RALEIGH — A native North Carolinian will soon be responsible for overseeing the development of the next generation of American farmers.
Joshua Bledsoe of Raleigh is headed to Indiana to become the next chief operating officer of Future Farmers of America, a national organization that encourages students to pursue careers in agriculture. Founded in 1928 with a focus on farming, the FFA has evolved to include business and environmental aspects of the agriculture industry.
FFA runs programs in schools across the country that award degrees to students for activities such as taking agriculture classes or doing community service. As COO, Bledsoe will be involved in the business side of FAA, including developing educational programming used in schools across the country as well as planning the group’s annual national convention.
Bledsoe, 39, has been involved in FFA since high school. He went on to run a high school FFA program and worked at both the FFA’s state and national offices before being put in charge of the North Carolina program in 2009. The state has more than 300 local agricultural education programs, with 400 teachers and 42,000 students.
Bledsoe’s involvement at all levels of FAA has given him valuable “grass-roots, hands-on experience” and made him a good candidate for the national job, said Dwight Armstrong, CEO of the national FFA.
“We are excited we could recruit him away from North Carolina,” Armstrong said.
As a boy in the town of Dobson in Surry County, Bledsoe didn’t see his future in agriculture.
On his first day at Surry Central High School, Bledsoe noticed “ALG 1” and “Intro. to Ag.” on his class schedule and asked his teacher why he was enrolled in two algebra classes. He had not signed up for an agriculture class, but his father, a pastor, encouraged him to stick with it. Bledsoe’s father remembered his own experience in agriculture classes in high school and thought the class could teach his son important life skills.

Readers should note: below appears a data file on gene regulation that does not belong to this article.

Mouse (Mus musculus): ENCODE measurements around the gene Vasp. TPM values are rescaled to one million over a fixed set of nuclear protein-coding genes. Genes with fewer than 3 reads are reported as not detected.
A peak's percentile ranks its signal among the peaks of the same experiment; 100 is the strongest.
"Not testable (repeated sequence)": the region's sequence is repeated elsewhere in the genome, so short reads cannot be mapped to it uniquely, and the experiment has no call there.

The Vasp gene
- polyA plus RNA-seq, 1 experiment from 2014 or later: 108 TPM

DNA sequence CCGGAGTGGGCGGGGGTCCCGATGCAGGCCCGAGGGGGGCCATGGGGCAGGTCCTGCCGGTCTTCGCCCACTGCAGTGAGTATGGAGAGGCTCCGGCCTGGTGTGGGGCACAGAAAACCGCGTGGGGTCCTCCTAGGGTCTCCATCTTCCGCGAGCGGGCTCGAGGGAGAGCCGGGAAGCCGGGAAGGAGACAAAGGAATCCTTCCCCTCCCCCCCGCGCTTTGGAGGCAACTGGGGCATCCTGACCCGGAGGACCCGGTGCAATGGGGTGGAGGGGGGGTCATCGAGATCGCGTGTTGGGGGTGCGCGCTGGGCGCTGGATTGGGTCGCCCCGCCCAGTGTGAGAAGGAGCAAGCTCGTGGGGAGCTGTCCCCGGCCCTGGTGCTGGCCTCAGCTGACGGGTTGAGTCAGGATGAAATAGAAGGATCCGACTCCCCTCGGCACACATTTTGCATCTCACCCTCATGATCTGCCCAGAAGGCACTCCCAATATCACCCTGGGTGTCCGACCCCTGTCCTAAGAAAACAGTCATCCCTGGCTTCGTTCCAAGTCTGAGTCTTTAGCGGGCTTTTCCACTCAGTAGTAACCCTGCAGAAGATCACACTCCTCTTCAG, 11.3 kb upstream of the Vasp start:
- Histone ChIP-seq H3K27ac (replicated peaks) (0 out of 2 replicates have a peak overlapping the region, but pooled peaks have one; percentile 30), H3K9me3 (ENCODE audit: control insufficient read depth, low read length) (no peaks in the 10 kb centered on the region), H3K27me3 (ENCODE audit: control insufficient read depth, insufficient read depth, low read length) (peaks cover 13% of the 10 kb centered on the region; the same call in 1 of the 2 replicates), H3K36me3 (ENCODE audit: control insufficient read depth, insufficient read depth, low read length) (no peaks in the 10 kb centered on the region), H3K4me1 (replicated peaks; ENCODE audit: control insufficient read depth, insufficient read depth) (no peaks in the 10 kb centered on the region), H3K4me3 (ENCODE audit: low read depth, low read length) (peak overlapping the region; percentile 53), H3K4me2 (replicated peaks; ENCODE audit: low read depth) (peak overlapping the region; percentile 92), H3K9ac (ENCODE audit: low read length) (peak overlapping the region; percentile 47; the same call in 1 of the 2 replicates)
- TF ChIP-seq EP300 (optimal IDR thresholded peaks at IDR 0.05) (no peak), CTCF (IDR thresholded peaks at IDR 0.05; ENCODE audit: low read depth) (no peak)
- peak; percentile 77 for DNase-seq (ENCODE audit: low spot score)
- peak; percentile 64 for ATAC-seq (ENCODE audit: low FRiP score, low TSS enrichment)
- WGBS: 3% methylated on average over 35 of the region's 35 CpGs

The class gave Bledsoe a new perspective, and he got involved in the FFA program, attending state conferences and local farm shows.
Bledsoe’s involvement with what he calls his “family of agriculture” encouraged him to continue with FFA. When he went to N.C. State University as a teaching fellow, Bledsoe became state FFA president during the 1991-1992 school year.
After graduation in 1995, Bledsoe went to work as an agriculture teacher at West Columbus High School in Columbus County, which he remembers as a “wonderful experience.” He was named Teacher of the Year for the school and the county, and in 2000 the school was recognized by the National Association of Agricultural Educators as the outstanding program in the Southeast, making it one of the top six FAA programs in the nation.
Bledsoe came to Raleigh in 2001 as state FFA coordinator, overseeing the group’s day-to-day operations from its base at N.C. State’s College of Agriculture and Life Sciences. Starting in 2005, he spent four years at the national FFA offices in Indianapolis, helping develop and deliver leadership programs as well as organizing conferences across the country.
Bledsoe will return to Indianapolis in mid-February.
In his new position, Bledsoe will work to implement a national strategic plan for the FFA, which has more than 557,000 members in grades 7 through 12. Although these responsibilities will take him away from FFA students, he says he remains passionate about the group’s mission to promote leadership and personal growth and prepare students for careers in agribusiness.